From the Editors of E/The Environmental Magazine
Dear EarthTalk: I’ve heard so much about using Borax for green housecleaning. But if this mineral has to be mined, doesn’t that negate some of its “green-ness?”
—Elsa, Lincoln, Neb.
Mining for minerals such as boron (the key ingredient in the “Borax” we use for cleaning, pest control and other household tasks) is an activity that typically leaves behind a big environmental footprint. Mining degrades the local landscape and destroys wildlife habitat, while polluting both air and water. It also usually consumes large amounts of water, which can be taxing in already arid regions, such as the Mojave Desert, one of two regions of the world (along with parts of Turkey) with large boron deposits.
Typically, boron is extracted in open-pit mines by drilling, blasting, crushing and hauling—all activities fueled by petrochemicals. The refining process then uses a significant amount of water. Finally, the waste product—known in the industry as “tailings”—is deposited in man-made ponds where further refining is done before the water is then discharged into the local watershed.
The mining industry has long been criticized as an environmental baddie, but the leading company that mines Borax, Rio Tinto, has actually been given high marks for environmental stewardship. Jared Diamond’s 2005 book, Collapse: How Societies Choose to Fail or Succeed, called the British mining giant the exception in its industry. Because of “a strongly supportive CEO and British stockholders,” he wrote, the company moved forward with the 2002 environmental recommendations of the mining industry’s Mining Minerals and Sustainable Development project that were, for the most part, ignored by the rest of the industry.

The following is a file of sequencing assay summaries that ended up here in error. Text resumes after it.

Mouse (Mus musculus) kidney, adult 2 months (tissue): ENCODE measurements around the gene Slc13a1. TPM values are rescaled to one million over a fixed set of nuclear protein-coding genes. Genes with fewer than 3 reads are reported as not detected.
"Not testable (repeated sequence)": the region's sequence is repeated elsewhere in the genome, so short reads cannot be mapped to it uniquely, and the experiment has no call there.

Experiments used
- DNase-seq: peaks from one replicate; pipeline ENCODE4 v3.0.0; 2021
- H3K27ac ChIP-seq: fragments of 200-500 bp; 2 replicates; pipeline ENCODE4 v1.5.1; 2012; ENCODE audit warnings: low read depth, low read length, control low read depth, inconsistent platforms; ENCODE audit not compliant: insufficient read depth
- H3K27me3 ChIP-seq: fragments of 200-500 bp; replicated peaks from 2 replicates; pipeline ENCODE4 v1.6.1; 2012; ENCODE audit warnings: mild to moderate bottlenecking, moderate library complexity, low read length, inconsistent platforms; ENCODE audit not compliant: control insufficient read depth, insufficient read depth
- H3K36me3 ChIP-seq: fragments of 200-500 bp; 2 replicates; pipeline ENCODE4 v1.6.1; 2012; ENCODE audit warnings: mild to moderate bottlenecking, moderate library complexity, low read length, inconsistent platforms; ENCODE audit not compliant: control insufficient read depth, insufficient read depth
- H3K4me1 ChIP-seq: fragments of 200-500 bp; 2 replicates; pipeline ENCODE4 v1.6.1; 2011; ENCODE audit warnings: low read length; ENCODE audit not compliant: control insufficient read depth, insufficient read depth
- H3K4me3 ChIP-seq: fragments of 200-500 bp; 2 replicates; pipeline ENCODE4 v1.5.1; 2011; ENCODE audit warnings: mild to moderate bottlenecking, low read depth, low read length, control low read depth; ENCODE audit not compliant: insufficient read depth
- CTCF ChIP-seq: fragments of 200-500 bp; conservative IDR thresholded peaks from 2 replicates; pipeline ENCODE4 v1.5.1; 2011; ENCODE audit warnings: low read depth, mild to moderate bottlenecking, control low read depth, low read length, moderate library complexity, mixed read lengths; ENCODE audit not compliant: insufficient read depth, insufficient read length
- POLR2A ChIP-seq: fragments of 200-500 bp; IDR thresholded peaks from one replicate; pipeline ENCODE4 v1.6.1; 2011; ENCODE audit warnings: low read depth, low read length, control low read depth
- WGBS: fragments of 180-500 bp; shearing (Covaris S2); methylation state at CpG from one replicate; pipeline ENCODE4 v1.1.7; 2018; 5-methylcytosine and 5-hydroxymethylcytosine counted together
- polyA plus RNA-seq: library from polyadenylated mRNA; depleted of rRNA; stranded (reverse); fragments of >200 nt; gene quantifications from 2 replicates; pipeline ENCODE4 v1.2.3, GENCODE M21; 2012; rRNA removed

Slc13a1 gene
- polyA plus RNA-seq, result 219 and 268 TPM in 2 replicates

“Rio Tinto foresaw business advantages to being seen as an industry leader in social responsibility,” said Diamond. “Its Borax mine in Death Valley, Calif., is now perhaps the most cleanly-operated mine in the U.S.”
Boron, oxygen and sodium make up sodium tetraborate, which is sold as “20 Mule Team Borax” (the name comes from the teams of 18 mules and two horses that would haul large wagons of processed borax from mines in the late 1800s to the nearest railroad spur). The powdered detergent is considered a least-toxic recipe as a natural disinfectant and household cleaner. Beyond cleaning formulations, boron is also used in a variety of other products, including the manufacture of fiberglass and Pyrex.
Pest control is another use. One boron compound is used to treat wood to prevent fungal decay and repel carpenter ants, roaches and termites. Boric acid is included on the national list of allowed substances for structural pest control in organic food production (as long as there is no direct contact with food or crops). The U.S. Environmental Protection Agency has determined that pesticide products containing boric acid and its salts are of low toxicity. (However, ingesting it or applying large amounts to the skin can cause acute poisoning, so parents should be vigilant about where they store and use products containing Borax.)
Emerging uses of boron, and new ways to recycle its waste, may make this mineral even more valuable. A Turkish researcher notes that borax waste added to red bricks and cement products increases strength and lifespan. And at the National Boron Research Institute in Turkey, it is being studied as an element to produce fuel cells and to aid in cancer treatment.
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From the September 2-8, 2009 issue